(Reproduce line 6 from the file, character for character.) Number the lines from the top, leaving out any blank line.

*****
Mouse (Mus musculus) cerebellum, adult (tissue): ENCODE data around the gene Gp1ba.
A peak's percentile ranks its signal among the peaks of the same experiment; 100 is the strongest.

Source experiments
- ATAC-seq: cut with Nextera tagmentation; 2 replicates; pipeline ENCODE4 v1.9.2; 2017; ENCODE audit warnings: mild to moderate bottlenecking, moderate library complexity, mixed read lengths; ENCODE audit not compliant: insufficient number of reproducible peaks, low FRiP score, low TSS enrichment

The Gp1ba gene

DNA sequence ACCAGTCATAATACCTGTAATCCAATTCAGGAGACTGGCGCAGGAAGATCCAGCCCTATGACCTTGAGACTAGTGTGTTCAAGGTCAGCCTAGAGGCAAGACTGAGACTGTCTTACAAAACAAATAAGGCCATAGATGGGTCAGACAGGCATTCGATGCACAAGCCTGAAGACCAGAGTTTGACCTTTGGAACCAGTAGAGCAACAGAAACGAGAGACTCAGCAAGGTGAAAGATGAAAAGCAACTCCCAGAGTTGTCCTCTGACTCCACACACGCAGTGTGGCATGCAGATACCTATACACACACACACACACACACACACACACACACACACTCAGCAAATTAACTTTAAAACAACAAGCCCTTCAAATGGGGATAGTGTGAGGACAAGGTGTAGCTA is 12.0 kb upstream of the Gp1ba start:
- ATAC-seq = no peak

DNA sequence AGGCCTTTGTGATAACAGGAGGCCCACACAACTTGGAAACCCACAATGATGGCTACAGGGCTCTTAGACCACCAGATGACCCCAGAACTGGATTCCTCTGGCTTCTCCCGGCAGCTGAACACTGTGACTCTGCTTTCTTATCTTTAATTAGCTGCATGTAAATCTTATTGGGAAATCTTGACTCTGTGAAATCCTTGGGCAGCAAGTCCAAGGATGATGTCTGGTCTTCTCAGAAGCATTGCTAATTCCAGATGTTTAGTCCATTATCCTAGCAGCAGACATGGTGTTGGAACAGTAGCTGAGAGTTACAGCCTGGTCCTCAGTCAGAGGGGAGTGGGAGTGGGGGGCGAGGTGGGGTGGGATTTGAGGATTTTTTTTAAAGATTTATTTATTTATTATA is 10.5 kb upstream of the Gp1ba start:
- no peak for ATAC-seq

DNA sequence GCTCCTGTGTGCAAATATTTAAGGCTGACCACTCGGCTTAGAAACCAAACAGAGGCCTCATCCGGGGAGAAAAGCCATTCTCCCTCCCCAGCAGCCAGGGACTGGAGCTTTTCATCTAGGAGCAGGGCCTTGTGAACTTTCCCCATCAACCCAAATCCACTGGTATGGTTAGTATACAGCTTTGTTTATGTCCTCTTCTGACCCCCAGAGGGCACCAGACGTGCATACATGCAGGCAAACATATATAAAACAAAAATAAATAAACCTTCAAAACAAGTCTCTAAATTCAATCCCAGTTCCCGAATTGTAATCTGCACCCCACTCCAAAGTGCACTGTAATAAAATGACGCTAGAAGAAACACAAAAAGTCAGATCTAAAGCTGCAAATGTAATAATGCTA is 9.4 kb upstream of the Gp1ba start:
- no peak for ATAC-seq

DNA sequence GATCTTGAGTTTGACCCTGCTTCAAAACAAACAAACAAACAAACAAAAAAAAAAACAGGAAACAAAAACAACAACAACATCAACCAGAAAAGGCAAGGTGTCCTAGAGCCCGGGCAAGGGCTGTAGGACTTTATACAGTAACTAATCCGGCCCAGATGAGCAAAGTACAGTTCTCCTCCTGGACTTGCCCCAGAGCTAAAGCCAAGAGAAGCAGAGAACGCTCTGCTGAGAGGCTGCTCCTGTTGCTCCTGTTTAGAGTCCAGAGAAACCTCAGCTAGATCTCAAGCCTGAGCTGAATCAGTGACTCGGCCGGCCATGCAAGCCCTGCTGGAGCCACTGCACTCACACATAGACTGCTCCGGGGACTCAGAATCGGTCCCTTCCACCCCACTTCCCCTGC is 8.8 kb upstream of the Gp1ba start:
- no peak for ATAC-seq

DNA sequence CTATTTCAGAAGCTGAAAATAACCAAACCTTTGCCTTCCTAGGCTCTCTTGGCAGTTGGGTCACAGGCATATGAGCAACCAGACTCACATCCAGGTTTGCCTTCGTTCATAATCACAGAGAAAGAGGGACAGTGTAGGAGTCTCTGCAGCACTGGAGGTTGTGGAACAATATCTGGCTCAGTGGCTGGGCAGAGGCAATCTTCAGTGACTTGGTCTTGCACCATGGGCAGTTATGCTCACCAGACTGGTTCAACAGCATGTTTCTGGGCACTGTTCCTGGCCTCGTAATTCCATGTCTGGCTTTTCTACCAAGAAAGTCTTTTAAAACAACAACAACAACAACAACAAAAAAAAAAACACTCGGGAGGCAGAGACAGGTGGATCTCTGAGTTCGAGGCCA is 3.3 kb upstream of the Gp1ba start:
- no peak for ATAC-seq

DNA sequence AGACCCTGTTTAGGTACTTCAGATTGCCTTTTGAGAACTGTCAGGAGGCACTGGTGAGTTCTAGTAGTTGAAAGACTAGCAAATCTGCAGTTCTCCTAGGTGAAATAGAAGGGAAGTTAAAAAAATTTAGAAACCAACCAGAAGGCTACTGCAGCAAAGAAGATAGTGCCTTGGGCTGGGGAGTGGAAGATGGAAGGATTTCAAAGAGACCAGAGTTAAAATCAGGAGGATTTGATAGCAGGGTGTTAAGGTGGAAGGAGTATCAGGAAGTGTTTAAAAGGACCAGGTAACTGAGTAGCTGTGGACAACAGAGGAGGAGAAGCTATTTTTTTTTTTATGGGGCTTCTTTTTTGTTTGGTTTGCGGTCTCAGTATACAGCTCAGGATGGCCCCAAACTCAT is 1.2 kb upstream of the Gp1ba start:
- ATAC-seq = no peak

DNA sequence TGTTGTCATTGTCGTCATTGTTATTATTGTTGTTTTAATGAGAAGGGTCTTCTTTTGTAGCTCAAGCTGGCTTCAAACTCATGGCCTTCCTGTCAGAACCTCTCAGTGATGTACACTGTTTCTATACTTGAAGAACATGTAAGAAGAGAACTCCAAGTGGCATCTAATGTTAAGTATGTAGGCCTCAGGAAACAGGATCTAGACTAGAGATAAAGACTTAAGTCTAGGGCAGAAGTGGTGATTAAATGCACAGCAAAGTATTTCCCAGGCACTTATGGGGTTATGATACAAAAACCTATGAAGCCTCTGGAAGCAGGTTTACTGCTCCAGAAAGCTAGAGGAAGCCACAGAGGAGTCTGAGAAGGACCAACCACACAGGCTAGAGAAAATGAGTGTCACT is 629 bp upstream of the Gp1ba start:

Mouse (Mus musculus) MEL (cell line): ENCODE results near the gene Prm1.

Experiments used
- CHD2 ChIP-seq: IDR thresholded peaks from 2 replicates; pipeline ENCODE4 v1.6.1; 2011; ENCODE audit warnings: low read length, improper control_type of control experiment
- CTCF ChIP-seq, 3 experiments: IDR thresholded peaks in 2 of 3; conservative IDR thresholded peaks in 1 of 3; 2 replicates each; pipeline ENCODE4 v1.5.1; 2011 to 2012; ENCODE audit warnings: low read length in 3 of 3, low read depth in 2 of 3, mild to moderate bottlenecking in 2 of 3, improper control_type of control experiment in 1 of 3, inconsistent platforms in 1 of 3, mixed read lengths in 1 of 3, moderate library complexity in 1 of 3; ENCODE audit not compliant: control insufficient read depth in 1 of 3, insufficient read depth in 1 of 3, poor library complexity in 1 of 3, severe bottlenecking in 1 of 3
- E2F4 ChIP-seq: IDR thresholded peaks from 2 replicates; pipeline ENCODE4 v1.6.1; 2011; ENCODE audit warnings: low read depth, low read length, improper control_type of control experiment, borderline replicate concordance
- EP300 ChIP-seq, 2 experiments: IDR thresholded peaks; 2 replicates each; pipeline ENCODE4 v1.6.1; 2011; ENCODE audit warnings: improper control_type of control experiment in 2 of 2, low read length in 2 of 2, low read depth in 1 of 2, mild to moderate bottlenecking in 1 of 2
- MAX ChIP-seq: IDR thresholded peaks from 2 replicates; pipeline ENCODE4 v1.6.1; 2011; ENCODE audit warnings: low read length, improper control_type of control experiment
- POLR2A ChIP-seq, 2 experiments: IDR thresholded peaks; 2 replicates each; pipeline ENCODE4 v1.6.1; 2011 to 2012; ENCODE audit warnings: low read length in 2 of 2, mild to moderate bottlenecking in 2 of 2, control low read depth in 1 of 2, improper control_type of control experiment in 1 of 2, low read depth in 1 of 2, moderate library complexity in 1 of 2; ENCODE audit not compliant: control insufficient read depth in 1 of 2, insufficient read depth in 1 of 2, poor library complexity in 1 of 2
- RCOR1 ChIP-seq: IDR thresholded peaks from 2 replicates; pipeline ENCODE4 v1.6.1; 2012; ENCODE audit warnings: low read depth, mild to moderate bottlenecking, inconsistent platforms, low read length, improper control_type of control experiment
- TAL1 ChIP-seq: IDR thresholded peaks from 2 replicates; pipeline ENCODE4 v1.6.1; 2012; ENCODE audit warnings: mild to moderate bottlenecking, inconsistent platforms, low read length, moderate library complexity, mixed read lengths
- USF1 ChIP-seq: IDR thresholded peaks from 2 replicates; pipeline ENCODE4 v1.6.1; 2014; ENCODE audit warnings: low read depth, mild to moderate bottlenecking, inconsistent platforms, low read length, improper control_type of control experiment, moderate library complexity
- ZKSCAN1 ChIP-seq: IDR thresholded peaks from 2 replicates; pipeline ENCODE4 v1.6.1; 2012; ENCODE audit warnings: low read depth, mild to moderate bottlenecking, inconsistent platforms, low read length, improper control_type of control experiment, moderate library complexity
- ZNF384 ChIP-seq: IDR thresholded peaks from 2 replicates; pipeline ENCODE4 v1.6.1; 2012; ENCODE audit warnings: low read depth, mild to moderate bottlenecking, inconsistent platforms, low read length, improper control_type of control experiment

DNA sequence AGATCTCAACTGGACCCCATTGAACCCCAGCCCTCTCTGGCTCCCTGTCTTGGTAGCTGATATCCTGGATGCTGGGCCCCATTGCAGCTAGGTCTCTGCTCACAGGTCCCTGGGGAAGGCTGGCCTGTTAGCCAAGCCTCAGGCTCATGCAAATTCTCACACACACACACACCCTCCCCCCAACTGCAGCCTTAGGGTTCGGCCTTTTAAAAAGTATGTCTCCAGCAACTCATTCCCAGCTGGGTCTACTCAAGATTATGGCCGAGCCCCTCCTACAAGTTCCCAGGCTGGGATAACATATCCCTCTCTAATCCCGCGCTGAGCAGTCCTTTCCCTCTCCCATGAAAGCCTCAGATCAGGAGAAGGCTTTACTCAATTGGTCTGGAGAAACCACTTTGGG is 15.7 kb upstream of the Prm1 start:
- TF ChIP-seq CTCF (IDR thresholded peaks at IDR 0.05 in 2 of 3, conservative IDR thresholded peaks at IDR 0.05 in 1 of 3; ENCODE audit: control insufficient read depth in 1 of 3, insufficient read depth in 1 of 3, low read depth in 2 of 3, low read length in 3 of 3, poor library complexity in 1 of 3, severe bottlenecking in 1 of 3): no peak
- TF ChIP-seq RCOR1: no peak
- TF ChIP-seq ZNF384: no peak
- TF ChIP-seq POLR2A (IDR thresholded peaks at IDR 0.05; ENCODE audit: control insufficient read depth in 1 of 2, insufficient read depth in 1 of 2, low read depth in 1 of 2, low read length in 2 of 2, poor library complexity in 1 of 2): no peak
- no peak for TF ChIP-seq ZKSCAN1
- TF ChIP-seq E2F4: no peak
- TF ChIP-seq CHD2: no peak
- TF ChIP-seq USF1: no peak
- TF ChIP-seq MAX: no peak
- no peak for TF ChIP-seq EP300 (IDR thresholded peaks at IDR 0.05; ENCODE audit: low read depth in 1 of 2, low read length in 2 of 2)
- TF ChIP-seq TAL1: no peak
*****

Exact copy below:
DNA sequence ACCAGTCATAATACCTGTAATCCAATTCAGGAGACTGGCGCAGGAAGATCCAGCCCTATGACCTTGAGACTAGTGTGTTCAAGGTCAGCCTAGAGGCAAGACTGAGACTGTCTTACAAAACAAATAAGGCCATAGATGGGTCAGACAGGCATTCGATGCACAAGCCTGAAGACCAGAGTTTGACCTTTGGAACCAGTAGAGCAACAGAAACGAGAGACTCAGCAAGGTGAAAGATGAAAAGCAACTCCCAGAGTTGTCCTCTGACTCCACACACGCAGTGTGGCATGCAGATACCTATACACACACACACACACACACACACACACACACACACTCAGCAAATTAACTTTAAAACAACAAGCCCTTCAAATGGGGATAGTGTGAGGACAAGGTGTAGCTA is 12.0 kb upstream of the Gp1ba start: